Plot Summary | Plot Synopsis

Taglines:

Throughout history, he has filled the hearts of men with terror, and the hearts of women with desire. See more »

Genres:

Horror | Romance

Certificate:

R | See all certifications »

Parents Guide:

 »
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Details

Country:

|

Language:

| | |

Release Date:

20 July 1979 (USA)  »

Also Known As:

Drácula  »

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Box Office

Budget:

$12,164,000 (estimated)

Opening Weekend USA:

$3,141,281, 20 July 1979

Gross USA:

$20,158,970

Cumulative Worldwide Gross:

$31,235,812
See more on IMDbPro »

Company Credits

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Technical Specs

Runtime:

Sound Mix:

Color:

(Technicolor)

Aspect Ratio:

2.35 : 1
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Did You Know?

Trivia

Frank Langella also played the title character Dracula on the stage during the Broadway revival, was nominated for a Tony Award for his stage performance of Dracula. Langella once said of his interpretation of the Dracula character, "I don't play him as a hair-raising ghoul. He is a nobleman, an elegant man with a very difficult problem... a man with a unique and distinctive social problem: he has to have blood to live and he is immortal". See more »

Goofs

When undead Mina approaches Van Helsing in the mines under the graveyard, her reflection is seen in the water. When, two scenes later, Count Dracula comes into Mina's home and walks by a mirror, Van Helsing points out that he did not see Dracula in the mirror. That Lucy does cast a reflection in the water, where she ordinarily should not have, is explainable by the fact that, just before her reflection became visible, Van Helsing had dropped a crucifix into the water. That had the effect of sanctifying the water--of making it holy water, in other words; though they cast no reflections in glass or polished metals, vampires (according to one obscure detail of the superstitions about them) WILL reflect in holy water, which is the only substance capable of showing vestigial remnants of the souls they lost to damnation when they died as living beings. See more »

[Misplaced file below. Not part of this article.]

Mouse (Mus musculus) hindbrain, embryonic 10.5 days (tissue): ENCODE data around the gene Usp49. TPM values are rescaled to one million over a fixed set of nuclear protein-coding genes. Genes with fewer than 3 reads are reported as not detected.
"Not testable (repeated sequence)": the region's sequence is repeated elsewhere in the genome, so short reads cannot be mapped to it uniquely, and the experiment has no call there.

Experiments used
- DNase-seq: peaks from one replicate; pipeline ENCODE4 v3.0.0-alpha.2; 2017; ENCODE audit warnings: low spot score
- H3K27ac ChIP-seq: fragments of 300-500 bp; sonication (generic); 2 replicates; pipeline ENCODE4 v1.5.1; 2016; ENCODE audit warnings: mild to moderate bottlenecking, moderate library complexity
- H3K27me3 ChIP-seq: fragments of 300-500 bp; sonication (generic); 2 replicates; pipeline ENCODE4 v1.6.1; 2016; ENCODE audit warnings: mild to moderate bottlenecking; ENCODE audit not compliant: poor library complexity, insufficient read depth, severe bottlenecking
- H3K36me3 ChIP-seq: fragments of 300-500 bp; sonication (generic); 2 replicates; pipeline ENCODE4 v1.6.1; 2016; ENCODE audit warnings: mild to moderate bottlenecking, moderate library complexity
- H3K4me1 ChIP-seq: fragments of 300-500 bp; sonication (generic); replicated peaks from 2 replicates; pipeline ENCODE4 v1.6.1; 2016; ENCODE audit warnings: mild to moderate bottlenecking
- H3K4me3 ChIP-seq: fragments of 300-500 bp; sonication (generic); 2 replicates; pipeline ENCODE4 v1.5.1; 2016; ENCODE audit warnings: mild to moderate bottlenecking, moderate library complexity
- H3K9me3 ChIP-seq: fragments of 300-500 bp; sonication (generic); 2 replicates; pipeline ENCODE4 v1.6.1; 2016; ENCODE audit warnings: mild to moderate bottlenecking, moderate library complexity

Quotes

Count Dracula: Jonathan Harker tells me you speak some Romanian.
Lucy Seward: Well, hardly, I know...
[Dracula says a sentence in Romanian and Lucy smiles]
Count Dracula: There, you do understand.
Lucy Seward: [still smiling] Not really. I have no idea what you said.
Count Dracula: I said it would be nice to see you smile.
Lucy Seward: [pause] Then you should be pleased.
Count Dracula: Oh, I am.
See more »

Connections

Version of Blacula (1972) See more »

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User Reviews

 
Underrated, classy take on the vampire legend
14 September 2005 | by See all my reviews